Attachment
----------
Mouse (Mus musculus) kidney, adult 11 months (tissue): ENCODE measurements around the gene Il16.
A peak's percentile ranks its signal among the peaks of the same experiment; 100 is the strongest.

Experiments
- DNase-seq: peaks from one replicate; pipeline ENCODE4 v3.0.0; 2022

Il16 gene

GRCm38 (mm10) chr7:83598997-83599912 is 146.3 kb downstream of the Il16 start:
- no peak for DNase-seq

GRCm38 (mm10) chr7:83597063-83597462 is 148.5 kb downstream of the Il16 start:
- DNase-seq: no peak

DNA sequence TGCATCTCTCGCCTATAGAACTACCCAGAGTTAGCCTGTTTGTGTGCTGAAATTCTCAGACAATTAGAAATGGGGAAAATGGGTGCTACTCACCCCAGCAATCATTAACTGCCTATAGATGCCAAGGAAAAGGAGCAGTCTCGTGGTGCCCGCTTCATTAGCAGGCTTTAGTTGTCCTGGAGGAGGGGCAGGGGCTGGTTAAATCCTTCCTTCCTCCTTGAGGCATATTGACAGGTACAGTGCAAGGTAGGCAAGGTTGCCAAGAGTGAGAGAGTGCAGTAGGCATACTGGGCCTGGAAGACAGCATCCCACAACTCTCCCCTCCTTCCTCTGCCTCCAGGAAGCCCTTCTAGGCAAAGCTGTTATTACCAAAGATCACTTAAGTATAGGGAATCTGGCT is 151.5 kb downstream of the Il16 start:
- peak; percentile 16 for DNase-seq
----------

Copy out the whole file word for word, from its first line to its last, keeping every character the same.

Mouse (Mus musculus) kidney, adult 11 months (tissue): ENCODE measurements around the gene Il16.
A peak's percentile ranks its signal among the peaks of the same experiment; 100 is the strongest.

Experiments
- DNase-seq: peaks from one replicate; pipeline ENCODE4 v3.0.0; 2022

Il16 gene

GRCm38 (mm10) chr7:83598997-83599912 is 146.3 kb downstream of the Il16 start:
- no peak for DNase-seq

GRCm38 (mm10) chr7:83597063-83597462 is 148.5 kb downstream of the Il16 start:
- DNase-seq: no peak

DNA sequence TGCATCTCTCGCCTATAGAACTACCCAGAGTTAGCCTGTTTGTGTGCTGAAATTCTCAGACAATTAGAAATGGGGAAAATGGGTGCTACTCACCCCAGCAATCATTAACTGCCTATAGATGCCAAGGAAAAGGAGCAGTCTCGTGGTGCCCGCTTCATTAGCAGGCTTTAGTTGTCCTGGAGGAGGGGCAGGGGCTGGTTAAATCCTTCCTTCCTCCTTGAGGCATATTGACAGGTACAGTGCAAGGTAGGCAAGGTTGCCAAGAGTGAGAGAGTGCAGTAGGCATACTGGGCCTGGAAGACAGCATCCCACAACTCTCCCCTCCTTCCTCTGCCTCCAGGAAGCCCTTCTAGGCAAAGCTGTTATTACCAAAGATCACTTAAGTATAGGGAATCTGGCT is 151.5 kb downstream of the Il16 start:
- peak; percentile 16 for DNase-seq